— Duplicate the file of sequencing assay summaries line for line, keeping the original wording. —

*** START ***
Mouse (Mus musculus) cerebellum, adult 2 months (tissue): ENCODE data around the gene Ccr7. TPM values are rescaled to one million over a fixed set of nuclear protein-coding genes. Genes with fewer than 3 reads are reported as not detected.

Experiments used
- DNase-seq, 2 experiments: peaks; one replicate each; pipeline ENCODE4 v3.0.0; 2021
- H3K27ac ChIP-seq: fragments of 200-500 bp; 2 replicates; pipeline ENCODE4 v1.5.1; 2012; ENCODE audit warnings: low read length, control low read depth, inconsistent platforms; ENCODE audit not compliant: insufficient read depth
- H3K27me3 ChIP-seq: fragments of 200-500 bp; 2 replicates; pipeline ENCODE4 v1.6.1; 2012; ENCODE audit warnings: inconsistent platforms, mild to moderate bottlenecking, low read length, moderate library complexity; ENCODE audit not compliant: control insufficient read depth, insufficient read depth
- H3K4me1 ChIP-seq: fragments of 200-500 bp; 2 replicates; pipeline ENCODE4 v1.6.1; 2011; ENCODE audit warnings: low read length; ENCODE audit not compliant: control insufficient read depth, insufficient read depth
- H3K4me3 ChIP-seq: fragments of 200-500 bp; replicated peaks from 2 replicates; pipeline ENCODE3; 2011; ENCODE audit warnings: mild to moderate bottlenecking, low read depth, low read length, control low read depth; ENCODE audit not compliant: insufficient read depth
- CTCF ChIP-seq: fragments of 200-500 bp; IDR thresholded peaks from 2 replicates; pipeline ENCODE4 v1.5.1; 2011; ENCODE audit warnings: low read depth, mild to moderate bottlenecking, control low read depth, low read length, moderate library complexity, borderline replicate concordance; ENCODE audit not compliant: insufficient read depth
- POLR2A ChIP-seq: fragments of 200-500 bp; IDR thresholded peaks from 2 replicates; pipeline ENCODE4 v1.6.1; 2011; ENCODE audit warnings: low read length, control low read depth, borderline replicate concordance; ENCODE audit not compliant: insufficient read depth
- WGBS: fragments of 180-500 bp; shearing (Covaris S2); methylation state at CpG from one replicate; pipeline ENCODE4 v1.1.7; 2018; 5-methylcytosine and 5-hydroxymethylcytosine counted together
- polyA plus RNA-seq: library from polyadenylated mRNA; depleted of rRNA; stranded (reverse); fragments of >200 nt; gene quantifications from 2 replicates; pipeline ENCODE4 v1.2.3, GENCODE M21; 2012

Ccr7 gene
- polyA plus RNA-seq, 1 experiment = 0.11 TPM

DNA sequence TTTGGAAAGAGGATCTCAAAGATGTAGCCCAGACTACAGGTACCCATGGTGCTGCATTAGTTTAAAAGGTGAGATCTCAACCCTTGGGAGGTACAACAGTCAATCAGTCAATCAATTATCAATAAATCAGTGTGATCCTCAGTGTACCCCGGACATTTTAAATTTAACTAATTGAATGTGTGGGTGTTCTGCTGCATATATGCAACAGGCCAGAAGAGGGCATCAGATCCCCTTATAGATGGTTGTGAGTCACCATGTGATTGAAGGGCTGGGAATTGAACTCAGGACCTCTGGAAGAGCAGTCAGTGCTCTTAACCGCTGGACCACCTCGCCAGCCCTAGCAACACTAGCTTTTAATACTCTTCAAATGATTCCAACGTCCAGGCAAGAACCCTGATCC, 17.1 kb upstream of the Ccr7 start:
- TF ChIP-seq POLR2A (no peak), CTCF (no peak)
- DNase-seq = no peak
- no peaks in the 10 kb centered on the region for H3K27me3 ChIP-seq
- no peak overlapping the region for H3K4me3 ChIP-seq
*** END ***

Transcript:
Mouse (Mus musculus) cerebellum, adult 2 months (tissue): ENCODE data around the gene Ccr7. TPM values are rescaled to one million over a fixed set of nuclear protein-coding genes. Genes with fewer than 3 reads are reported as not detected.

Experiments used
- DNase-seq, 2 experiments: peaks; one replicate each; pipeline ENCODE4 v3.0.0; 2021
- H3K27ac ChIP-seq: fragments of 200-500 bp; 2 replicates; pipeline ENCODE4 v1.5.1; 2012; ENCODE audit warnings: low read length, control low read depth, inconsistent platforms; ENCODE audit not compliant: insufficient read depth
- H3K27me3 ChIP-seq: fragments of 200-500 bp; 2 replicates; pipeline ENCODE4 v1.6.1; 2012; ENCODE audit warnings: inconsistent platforms, mild to moderate bottlenecking, low read length, moderate library complexity; ENCODE audit not compliant: control insufficient read depth, insufficient read depth
- H3K4me1 ChIP-seq: fragments of 200-500 bp; 2 replicates; pipeline ENCODE4 v1.6.1; 2011; ENCODE audit warnings: low read length; ENCODE audit not compliant: control insufficient read depth, insufficient read depth
- H3K4me3 ChIP-seq: fragments of 200-500 bp; replicated peaks from 2 replicates; pipeline ENCODE3; 2011; ENCODE audit warnings: mild to moderate bottlenecking, low read depth, low read length, control low read depth; ENCODE audit not compliant: insufficient read depth
- CTCF ChIP-seq: fragments of 200-500 bp; IDR thresholded peaks from 2 replicates; pipeline ENCODE4 v1.5.1; 2011; ENCODE audit warnings: low read depth, mild to moderate bottlenecking, control low read depth, low read length, moderate library complexity, borderline replicate concordance; ENCODE audit not compliant: insufficient read depth
- POLR2A ChIP-seq: fragments of 200-500 bp; IDR thresholded peaks from 2 replicates; pipeline ENCODE4 v1.6.1; 2011; ENCODE audit warnings: low read length, control low read depth, borderline replicate concordance; ENCODE audit not compliant: insufficient read depth
- WGBS: fragments of 180-500 bp; shearing (Covaris S2); methylation state at CpG from one replicate; pipeline ENCODE4 v1.1.7; 2018; 5-methylcytosine and 5-hydroxymethylcytosine counted together
- polyA plus RNA-seq: library from polyadenylated mRNA; depleted of rRNA; stranded (reverse); fragments of >200 nt; gene quantifications from 2 replicates; pipeline ENCODE4 v1.2.3, GENCODE M21; 2012

Ccr7 gene
- polyA plus RNA-seq, 1 experiment = 0.11 TPM

DNA sequence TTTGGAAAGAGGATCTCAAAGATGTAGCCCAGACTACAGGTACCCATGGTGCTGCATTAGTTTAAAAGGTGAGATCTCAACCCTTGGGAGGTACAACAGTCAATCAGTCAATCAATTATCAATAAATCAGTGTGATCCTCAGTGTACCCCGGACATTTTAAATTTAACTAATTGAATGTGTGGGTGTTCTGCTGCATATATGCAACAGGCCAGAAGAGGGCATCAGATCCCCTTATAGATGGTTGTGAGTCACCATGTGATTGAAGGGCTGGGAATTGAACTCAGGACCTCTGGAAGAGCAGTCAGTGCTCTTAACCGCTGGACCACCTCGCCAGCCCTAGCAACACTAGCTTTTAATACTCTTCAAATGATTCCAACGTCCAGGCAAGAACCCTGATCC, 17.1 kb upstream of the Ccr7 start:
- TF ChIP-seq POLR2A (no peak), CTCF (no peak)
- DNase-seq = no peak
- no peaks in the 10 kb centered on the region for H3K27me3 ChIP-seq
- no peak overlapping the region for H3K4me3 ChIP-seq